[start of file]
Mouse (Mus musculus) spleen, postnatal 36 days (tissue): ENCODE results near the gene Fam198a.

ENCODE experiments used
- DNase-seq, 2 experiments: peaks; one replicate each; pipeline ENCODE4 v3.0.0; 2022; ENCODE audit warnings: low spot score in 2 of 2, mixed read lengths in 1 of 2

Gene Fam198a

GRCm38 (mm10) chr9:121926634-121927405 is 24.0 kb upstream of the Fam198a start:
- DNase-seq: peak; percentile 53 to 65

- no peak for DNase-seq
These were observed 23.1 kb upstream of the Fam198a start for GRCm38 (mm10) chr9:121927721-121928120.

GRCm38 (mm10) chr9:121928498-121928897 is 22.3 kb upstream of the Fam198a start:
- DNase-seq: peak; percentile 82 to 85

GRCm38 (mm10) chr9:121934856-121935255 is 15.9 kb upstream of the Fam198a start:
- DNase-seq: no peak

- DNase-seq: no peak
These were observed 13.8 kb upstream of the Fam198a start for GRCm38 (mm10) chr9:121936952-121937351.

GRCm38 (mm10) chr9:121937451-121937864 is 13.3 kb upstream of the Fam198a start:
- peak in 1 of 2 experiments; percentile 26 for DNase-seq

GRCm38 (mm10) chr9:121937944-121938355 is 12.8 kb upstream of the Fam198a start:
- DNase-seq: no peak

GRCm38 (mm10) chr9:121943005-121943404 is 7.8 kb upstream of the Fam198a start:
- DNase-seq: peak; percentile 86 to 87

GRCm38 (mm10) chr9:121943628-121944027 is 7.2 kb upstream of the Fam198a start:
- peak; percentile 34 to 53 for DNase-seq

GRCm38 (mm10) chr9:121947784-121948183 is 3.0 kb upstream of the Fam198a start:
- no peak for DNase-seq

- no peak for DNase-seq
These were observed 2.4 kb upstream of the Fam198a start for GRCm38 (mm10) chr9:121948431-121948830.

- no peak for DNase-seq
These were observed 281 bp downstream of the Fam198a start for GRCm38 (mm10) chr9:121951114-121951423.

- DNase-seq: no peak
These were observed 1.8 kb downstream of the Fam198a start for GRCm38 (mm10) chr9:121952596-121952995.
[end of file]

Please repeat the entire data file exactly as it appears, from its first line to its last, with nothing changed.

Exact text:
Mouse (Mus musculus) spleen, postnatal 36 days (tissue): ENCODE results near the gene Fam198a.

ENCODE experiments used
- DNase-seq, 2 experiments: peaks; one replicate each; pipeline ENCODE4 v3.0.0; 2022; ENCODE audit warnings: low spot score in 2 of 2, mixed read lengths in 1 of 2

Gene Fam198a

GRCm38 (mm10) chr9:121926634-121927405 is 24.0 kb upstream of the Fam198a start:
- DNase-seq: peak; percentile 53 to 65

- no peak for DNase-seq
These were observed 23.1 kb upstream of the Fam198a start for GRCm38 (mm10) chr9:121927721-121928120.

GRCm38 (mm10) chr9:121928498-121928897 is 22.3 kb upstream of the Fam198a start:
- DNase-seq: peak; percentile 82 to 85

GRCm38 (mm10) chr9:121934856-121935255 is 15.9 kb upstream of the Fam198a start:
- DNase-seq: no peak

- DNase-seq: no peak
These were observed 13.8 kb upstream of the Fam198a start for GRCm38 (mm10) chr9:121936952-121937351.

GRCm38 (mm10) chr9:121937451-121937864 is 13.3 kb upstream of the Fam198a start:
- peak in 1 of 2 experiments; percentile 26 for DNase-seq

GRCm38 (mm10) chr9:121937944-121938355 is 12.8 kb upstream of the Fam198a start:
- DNase-seq: no peak

GRCm38 (mm10) chr9:121943005-121943404 is 7.8 kb upstream of the Fam198a start:
- DNase-seq: peak; percentile 86 to 87

GRCm38 (mm10) chr9:121943628-121944027 is 7.2 kb upstream of the Fam198a start:
- peak; percentile 34 to 53 for DNase-seq

GRCm38 (mm10) chr9:121947784-121948183 is 3.0 kb upstream of the Fam198a start:
- no peak for DNase-seq

- no peak for DNase-seq
These were observed 2.4 kb upstream of the Fam198a start for GRCm38 (mm10) chr9:121948431-121948830.

- no peak for DNase-seq
These were observed 281 bp downstream of the Fam198a start for GRCm38 (mm10) chr9:121951114-121951423.

- DNase-seq: no peak
These were observed 1.8 kb downstream of the Fam198a start for GRCm38 (mm10) chr9:121952596-121952995.